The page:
The U.S. government is starting to more aggressively apply many of the same tactics used to take down organized crime families to cybercriminal gangs that now operate around the world. The United States is now offering a $15 million reward for information on the Conti ransomware group based in Russia. The reward consists of $10 million for the identification or location of leaders of the group, along with $5 million for information that results in the arrest of anyone conspiring with Conti.
The FBI estimates that more than 1,000 victims of the Conti group have paid a total in excess of $150 million in ransomware payments. It is also assumed to be responsible for striking 16 medical and first-responder networks in the United States and for an attack on the tax and customs platforms used by the government of Costa Rica.
The focus on Conti is, of course, directly related to events in Ukraine. The group promised to launch attacks against entities if they assisted Ukraine in its ability to resist the Russian invasion. In some respects, that invasion has allowed law enforcement officials to take the proverbial gloves off because there is not nearly as much concern about causing an international incident should the U.S. government one day arrest a member of Conti who might be a Russian national. Of course, such as arrest would have to occur in a country that has an extradition treaty in place with the United States.
The U.S. is in effect relying on a tried-and-true tactic of rewarding informers for providing information on criminal gang activity. Honor among thieves only goes so far when millions of dollars are being made available for information that authorities seek. They may be risking their lives to provide information, but the temptation to make money at the expense of someone who may be a rival is often too great to ignore.
Of course, none of this information may lead to arrests, but it should help authorities disrupt the operations of cybercriminal gangs. Armed with the insights provided by informers, it becomes more feasible to, for example, reclaim ill-gotten gains wherever they may be hidden. Forensics experts are already tracking down the financial assets of a wide range of individuals that are suspected of aiding and abetting cybercriminals.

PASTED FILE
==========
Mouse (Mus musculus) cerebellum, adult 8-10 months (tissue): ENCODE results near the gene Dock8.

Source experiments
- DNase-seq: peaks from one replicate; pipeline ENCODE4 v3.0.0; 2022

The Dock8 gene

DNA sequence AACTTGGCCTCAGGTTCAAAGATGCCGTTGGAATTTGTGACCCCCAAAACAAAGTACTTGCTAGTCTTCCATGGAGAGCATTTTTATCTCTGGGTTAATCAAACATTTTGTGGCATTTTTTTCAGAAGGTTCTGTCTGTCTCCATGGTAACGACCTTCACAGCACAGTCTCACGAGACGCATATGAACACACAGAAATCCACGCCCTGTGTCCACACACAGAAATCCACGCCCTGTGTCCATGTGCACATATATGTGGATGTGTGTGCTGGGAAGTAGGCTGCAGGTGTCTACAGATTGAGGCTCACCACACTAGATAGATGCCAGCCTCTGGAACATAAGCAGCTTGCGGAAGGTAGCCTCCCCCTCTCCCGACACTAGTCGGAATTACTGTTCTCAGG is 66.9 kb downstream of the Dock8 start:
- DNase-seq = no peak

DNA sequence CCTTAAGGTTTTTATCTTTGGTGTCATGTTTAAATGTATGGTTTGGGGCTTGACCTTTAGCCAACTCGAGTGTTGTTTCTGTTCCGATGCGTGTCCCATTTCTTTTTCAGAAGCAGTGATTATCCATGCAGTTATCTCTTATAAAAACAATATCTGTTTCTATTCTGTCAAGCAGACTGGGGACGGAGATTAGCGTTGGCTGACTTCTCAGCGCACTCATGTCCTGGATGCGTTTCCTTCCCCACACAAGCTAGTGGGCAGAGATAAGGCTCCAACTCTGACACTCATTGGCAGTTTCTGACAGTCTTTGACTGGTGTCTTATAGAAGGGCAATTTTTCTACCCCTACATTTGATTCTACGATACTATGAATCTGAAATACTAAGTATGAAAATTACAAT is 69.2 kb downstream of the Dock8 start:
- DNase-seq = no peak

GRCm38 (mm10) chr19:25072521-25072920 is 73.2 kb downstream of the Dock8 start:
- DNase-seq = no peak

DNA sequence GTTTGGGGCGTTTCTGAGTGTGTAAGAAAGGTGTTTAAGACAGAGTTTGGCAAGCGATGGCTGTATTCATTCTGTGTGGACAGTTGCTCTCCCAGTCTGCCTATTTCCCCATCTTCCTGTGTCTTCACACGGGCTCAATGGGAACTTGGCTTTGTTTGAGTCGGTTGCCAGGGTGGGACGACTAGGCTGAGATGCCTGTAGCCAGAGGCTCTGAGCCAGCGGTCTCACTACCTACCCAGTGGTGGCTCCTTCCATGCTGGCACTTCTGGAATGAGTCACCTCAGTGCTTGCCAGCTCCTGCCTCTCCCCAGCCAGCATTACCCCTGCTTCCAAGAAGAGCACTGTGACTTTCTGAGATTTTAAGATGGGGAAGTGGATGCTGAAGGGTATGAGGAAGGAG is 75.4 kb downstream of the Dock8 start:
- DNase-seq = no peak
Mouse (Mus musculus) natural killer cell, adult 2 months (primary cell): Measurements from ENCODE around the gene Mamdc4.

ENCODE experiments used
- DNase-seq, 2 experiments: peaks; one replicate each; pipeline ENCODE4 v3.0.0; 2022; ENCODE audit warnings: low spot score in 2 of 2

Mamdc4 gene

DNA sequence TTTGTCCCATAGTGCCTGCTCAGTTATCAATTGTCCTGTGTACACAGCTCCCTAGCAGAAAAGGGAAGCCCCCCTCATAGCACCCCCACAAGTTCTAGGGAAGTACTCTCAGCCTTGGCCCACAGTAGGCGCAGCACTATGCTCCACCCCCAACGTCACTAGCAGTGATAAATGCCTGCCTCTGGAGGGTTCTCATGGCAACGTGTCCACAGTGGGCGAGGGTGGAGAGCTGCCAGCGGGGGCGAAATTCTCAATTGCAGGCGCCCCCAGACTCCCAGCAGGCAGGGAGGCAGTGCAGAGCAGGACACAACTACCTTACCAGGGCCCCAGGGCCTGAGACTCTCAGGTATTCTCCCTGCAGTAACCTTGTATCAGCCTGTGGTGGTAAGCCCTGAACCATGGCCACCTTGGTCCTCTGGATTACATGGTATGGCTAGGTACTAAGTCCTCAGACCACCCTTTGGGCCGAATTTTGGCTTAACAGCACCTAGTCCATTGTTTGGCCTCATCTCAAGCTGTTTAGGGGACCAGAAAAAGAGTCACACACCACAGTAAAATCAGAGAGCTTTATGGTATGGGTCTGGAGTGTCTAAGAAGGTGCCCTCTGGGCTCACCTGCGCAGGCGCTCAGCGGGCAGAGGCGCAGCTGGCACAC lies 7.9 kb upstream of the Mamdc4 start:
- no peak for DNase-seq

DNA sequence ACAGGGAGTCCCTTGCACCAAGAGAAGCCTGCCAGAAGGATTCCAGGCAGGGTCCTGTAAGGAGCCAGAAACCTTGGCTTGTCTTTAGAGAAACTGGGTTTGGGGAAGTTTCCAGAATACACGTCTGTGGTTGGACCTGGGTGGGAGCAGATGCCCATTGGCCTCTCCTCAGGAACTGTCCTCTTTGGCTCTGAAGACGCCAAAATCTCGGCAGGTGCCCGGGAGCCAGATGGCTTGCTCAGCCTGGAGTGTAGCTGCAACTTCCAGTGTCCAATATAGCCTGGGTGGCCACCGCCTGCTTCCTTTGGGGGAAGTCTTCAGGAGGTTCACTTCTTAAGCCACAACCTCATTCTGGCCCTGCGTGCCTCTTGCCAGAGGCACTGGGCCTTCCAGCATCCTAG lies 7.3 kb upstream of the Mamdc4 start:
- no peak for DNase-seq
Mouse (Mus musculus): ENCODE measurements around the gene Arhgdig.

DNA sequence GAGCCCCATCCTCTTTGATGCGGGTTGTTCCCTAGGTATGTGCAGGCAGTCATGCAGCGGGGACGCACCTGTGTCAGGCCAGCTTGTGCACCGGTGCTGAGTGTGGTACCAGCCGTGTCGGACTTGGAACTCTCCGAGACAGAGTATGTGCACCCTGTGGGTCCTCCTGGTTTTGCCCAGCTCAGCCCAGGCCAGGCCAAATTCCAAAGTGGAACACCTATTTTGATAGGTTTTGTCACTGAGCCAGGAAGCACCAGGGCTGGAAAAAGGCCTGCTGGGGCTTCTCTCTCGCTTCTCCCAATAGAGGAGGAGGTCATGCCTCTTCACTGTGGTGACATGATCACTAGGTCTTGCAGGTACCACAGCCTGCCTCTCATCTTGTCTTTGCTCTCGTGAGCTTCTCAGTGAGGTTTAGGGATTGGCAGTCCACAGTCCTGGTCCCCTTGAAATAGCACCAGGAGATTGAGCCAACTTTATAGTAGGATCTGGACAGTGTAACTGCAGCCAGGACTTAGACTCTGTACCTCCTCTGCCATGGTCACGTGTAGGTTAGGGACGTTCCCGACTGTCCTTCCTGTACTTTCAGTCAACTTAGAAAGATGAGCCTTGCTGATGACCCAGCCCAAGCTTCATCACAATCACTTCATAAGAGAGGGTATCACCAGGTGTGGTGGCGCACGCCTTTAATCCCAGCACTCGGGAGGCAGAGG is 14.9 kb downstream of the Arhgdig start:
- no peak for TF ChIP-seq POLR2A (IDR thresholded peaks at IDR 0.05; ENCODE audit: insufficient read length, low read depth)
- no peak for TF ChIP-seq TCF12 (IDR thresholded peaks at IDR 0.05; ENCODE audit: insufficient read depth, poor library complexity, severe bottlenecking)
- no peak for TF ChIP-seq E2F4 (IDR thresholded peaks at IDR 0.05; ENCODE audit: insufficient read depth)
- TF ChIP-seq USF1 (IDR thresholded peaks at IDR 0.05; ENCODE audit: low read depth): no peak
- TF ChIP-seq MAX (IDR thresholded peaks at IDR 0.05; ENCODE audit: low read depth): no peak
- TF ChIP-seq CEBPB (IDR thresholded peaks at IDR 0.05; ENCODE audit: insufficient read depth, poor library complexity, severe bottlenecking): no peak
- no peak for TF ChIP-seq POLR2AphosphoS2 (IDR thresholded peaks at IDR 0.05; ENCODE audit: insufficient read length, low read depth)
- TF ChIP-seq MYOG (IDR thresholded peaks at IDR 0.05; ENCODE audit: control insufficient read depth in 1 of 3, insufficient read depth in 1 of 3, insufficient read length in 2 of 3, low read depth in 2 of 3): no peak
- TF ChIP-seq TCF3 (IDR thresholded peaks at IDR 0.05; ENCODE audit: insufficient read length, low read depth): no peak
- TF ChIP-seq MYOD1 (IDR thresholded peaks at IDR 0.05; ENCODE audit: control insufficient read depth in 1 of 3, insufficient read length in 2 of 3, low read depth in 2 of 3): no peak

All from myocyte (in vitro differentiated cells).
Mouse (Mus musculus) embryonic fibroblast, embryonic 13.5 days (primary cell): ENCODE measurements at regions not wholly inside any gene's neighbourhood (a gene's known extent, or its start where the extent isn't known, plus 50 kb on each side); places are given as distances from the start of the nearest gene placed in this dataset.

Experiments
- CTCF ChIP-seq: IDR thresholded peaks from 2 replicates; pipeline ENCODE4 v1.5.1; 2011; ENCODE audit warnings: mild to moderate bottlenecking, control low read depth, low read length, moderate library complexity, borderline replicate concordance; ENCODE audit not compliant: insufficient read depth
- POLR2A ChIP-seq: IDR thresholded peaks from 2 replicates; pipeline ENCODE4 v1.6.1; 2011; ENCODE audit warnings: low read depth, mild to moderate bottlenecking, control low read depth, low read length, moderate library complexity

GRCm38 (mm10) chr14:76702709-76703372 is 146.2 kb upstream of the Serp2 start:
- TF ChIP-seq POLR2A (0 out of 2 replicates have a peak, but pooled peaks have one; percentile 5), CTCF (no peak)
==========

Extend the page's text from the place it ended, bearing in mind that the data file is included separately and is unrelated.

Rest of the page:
How cybercriminals might fight back
The challenge, of course, is these tactics are not limited to the good guys. Criminals have been bribing law enforcement officials to look the other way for as long as there have been laws. They are also not above collecting embarrassing information that they then use to force others to do their bidding, including IT and security professionals. From the criminal’s perspective, it’s all fair game.
In the months and years ahead, cybersecurity will become much more of a game of spy-versus-spy than it already is. The difference is that rather than being content to programmatically infiltrate IT environments from afar, the chances are good cybercriminals will increase their efforts to put someone on the inside that has direct access to sensitive data that is worth a lot more than any potential risk of getting caught.
Mike Vizard has covered IT for more than 25 years and has edited or contributed to a number of tech publications including InfoWorld, eWeek, CRN, Baseline, ComputerWorld, TMCNet, and Digital Review. He currently blogs for IT Business Edge and contributes to CIOinsight, The Channel Insider, Programmableweb, and Slashdot. Mike also blogs about emerging cloud technology for SmarterMSP.